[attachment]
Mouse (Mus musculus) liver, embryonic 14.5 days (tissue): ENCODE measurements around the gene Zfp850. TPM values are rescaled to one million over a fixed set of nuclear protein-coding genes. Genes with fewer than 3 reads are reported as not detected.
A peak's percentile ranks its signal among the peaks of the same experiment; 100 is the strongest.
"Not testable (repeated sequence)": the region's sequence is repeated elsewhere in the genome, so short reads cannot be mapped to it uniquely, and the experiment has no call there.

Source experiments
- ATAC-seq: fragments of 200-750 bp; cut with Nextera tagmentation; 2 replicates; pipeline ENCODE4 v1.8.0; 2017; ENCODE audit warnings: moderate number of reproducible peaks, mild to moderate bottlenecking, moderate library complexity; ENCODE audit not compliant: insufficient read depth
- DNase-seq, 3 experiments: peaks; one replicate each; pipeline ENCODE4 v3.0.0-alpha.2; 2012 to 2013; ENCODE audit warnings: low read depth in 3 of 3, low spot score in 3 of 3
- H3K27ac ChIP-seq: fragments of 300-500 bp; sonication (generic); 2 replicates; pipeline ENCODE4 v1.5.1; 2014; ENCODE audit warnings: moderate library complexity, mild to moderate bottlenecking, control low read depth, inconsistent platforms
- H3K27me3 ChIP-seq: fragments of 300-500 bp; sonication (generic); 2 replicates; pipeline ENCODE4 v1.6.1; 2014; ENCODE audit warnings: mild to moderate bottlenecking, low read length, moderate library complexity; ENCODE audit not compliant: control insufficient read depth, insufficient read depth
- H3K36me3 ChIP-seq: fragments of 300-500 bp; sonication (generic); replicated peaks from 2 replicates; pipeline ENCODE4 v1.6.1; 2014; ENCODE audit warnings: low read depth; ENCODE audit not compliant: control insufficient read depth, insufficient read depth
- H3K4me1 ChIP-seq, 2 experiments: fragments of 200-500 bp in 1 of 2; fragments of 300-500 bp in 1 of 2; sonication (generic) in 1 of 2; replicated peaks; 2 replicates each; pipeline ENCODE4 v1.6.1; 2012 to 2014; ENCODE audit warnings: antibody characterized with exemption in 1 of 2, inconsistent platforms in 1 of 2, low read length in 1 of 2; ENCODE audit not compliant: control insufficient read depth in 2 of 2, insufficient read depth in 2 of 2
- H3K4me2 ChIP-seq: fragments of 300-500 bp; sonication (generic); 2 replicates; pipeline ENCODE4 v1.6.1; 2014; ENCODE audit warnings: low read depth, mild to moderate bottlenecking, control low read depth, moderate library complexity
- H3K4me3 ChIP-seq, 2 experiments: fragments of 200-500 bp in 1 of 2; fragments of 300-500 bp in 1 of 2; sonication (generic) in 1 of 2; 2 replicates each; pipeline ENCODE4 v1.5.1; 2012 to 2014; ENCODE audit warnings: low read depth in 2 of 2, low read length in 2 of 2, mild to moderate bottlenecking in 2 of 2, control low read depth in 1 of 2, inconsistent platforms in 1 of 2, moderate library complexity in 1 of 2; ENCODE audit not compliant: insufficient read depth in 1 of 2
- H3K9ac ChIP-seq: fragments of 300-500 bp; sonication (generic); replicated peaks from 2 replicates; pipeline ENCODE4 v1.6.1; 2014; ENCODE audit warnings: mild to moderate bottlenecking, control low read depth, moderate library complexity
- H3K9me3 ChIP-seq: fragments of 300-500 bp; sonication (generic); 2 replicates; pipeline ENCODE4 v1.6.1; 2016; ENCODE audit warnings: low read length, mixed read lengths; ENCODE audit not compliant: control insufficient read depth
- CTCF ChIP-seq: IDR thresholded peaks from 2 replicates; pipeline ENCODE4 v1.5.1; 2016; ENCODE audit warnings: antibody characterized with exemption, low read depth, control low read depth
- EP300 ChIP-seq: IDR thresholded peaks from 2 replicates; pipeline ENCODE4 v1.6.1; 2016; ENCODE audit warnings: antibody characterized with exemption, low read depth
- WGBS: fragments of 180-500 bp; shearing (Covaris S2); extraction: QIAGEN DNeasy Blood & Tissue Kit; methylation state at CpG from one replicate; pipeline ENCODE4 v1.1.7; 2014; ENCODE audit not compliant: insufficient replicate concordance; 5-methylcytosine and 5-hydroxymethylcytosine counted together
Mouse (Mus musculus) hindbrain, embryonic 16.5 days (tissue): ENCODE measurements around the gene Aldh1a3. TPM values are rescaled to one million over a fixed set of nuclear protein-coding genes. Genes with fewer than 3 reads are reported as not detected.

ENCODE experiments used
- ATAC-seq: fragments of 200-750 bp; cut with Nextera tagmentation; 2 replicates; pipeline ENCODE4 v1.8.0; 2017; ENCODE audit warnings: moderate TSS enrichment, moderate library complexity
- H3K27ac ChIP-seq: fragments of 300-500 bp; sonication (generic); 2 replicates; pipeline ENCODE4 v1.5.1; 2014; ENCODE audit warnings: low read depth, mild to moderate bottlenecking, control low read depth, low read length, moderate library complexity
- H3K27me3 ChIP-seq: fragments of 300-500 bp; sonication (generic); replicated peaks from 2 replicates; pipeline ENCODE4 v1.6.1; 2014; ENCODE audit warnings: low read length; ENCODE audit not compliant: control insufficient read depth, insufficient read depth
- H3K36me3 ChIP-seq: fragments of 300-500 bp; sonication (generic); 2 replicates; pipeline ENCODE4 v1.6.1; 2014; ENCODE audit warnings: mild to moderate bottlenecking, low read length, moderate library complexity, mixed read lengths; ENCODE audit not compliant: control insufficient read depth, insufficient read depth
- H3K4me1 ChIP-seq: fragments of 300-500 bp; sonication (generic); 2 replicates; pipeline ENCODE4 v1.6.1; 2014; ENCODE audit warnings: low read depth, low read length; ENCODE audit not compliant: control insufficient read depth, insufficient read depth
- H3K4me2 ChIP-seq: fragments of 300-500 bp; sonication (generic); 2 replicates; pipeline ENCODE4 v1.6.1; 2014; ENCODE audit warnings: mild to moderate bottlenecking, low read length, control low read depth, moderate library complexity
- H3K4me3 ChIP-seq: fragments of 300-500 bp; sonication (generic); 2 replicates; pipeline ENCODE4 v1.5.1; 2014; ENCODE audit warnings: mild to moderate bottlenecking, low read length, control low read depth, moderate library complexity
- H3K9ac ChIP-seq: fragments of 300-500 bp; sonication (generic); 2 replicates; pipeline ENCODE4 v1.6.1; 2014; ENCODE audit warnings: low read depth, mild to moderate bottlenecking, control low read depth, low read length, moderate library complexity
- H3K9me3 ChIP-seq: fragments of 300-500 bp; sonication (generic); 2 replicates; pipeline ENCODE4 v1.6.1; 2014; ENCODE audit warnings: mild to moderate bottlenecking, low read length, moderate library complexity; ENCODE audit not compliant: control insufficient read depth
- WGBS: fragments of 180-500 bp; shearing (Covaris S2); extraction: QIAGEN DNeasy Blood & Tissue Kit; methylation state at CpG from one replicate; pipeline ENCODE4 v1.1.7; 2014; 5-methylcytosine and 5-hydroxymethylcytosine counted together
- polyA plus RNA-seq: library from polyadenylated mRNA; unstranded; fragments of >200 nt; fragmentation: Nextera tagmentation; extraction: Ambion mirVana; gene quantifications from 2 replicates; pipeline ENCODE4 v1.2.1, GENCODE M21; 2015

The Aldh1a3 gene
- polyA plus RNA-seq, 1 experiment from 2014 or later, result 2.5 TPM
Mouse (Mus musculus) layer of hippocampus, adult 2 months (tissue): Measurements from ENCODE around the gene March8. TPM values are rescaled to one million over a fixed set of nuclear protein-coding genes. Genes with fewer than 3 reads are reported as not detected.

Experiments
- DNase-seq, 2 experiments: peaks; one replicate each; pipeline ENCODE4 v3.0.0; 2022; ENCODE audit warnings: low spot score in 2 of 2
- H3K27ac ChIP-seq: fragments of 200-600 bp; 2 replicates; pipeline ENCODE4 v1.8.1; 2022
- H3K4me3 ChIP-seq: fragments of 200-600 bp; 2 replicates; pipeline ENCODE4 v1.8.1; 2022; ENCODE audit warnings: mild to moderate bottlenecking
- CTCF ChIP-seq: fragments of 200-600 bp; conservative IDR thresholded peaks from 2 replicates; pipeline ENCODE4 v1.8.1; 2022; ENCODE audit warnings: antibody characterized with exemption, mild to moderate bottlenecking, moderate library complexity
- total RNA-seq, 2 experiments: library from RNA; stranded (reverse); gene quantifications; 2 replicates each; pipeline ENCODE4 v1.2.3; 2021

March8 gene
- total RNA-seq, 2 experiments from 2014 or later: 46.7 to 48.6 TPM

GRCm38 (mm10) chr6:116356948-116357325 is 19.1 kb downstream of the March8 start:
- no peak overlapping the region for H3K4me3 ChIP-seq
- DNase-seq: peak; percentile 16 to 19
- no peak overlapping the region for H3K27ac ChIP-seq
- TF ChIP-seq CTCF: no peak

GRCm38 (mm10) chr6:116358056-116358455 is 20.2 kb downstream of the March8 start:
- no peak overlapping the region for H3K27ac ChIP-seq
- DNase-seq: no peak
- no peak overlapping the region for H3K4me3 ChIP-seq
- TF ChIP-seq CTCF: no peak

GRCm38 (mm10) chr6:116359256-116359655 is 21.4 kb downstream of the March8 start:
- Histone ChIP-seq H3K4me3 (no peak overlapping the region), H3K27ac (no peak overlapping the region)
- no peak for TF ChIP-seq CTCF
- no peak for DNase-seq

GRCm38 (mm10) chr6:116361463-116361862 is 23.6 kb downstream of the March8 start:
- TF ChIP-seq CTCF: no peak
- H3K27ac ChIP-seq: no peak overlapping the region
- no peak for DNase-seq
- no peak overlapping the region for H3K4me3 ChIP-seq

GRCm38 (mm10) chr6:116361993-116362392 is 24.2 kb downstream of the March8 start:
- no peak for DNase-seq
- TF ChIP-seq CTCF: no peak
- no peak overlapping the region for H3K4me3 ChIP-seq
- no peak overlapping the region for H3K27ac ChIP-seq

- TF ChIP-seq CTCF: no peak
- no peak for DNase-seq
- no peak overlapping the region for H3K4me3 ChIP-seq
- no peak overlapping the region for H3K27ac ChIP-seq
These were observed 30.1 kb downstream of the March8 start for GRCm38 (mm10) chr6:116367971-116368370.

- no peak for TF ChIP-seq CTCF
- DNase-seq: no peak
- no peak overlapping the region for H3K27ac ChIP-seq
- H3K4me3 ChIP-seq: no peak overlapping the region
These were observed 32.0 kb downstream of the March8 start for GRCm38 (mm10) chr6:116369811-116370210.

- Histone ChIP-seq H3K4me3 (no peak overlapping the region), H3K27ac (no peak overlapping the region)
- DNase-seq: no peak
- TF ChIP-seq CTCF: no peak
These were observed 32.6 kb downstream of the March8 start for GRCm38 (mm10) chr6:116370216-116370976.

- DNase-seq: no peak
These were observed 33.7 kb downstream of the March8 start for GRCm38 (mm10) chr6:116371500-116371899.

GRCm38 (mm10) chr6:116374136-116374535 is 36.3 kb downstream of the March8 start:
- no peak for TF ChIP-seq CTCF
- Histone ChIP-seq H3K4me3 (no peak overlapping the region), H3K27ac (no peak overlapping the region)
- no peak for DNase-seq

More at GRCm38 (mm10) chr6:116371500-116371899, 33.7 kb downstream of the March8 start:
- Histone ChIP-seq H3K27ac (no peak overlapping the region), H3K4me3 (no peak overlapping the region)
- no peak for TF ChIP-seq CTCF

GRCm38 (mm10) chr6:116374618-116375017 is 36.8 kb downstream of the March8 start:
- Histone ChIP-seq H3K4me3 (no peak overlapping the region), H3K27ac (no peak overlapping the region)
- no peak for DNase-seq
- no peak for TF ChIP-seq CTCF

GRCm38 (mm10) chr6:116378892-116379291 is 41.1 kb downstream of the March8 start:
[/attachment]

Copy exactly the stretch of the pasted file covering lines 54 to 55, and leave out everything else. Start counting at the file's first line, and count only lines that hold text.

- no peak for TF ChIP-seq CTCF
- no peak for DNase-seq